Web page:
MONDAY, Oct. 26, 2020 (HealthDay News) -- People who have total joint replacement, or total joint arthroplasty (TJA), experience fewer falls than those who don't undergo the surgery, a new study finds.
"Osteoarthritis (OA) is the degeneration of the cartilage in our joints over the years," said lead author Dr. Ran Schwarzkopf, an orthopedic surgeon at NYU Langone Health in New York City. "As the wear and tear increases, patients lose their range of motion. They cannot turn their toes as easily, flex their hips or lift their legs high enough to avoid obstacles due to physical limitations as well as pain, resulting in falls and fragility fractures."
TJA is surgery to restore function -- typically by replacing a damaged joint with an artificial one.
For the study, recently published in the Journal of the American Academy of Orthopaedic Surgeons, Schwarzkopf and his team used a New York database on nearly 500,000 OA patients. Patients had either total hip or total knee replacements, and their fall rates were compared to those who didn't have the surgeries.
"Those who had TJA fell far less than those who did not," Schwarzkopf said in a journal news release. "From that, we concluded that TJA for patients that have OA is protective against future falls."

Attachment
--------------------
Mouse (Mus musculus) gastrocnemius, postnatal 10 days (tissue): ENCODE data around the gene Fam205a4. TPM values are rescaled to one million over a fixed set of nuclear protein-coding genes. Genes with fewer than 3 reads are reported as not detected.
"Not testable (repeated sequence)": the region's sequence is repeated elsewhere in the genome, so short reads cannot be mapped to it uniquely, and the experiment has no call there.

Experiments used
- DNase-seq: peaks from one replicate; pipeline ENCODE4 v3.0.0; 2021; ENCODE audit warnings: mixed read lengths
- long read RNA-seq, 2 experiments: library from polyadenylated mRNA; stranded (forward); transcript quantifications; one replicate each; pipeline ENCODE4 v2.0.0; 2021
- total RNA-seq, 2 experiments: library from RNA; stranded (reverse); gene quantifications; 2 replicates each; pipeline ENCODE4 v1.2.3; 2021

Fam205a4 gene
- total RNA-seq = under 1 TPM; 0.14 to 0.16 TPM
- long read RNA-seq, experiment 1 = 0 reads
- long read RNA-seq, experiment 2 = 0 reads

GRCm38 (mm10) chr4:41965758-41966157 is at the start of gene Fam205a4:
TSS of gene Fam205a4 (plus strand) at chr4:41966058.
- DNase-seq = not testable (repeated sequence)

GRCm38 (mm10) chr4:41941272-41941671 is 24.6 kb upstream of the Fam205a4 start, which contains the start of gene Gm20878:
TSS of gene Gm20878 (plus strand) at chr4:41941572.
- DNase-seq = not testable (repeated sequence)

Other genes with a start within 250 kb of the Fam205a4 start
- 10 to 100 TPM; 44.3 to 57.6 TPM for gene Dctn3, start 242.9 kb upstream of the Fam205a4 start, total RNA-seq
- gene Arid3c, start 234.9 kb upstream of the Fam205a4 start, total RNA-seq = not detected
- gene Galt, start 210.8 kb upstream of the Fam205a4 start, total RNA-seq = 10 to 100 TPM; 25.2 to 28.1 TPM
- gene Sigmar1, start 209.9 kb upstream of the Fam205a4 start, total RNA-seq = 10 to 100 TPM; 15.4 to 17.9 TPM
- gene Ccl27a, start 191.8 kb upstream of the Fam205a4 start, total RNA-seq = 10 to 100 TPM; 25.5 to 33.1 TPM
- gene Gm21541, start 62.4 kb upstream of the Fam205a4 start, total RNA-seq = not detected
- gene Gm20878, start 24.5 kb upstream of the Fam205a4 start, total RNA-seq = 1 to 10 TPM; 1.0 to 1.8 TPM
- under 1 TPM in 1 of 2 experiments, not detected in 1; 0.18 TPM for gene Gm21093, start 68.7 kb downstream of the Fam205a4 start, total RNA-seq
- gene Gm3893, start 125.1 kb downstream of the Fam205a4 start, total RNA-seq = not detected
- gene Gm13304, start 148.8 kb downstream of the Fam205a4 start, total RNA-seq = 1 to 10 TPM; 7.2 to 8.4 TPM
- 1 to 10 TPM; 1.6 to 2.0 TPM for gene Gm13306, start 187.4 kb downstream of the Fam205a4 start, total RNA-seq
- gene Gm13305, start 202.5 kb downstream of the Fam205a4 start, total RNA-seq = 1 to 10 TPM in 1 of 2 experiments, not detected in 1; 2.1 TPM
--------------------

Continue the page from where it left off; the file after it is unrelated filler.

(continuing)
TJA decreases pain, increases range of motion and agility and leads to more successful physical therapy. Mentally, patients also have less fear of falling, leading to more stability and confidence, according to the researchers.
"TJA will allow patients to go back to the daily activities they may have avoided due to pain and restricted range of motion," Schwarzkopf said. "They are able to go back to the point in their lives when they can do activities, such as hiking, riding a bicycle or even walking their dog, without having to think about whether it will cause them physical pain or rely as heavily on ambulatory aids and caregivers."
Not everyone needs joint replacement surgery, however. OA can be treated with anti-inflammatory drugs, walking aids and exercises to increase strength, Schwarzkopf said. Only if patients are unable to live with the symptoms is surgery recommended.
Schwarzkopf offered these safety tips to help prevent falls:
Cover sharp corners of tables or counters.
Remove loose rugs.
Install handrails in bathrooms and near staircases.
Install motion-activated night lights.
Encourage use of wearable or portable communication devices.
For more tips on avoiding falls, visit the National Council on Aging.
SOURCE: American Academy of Orthopaedic Surgeons, news release, Oct. 16, 2020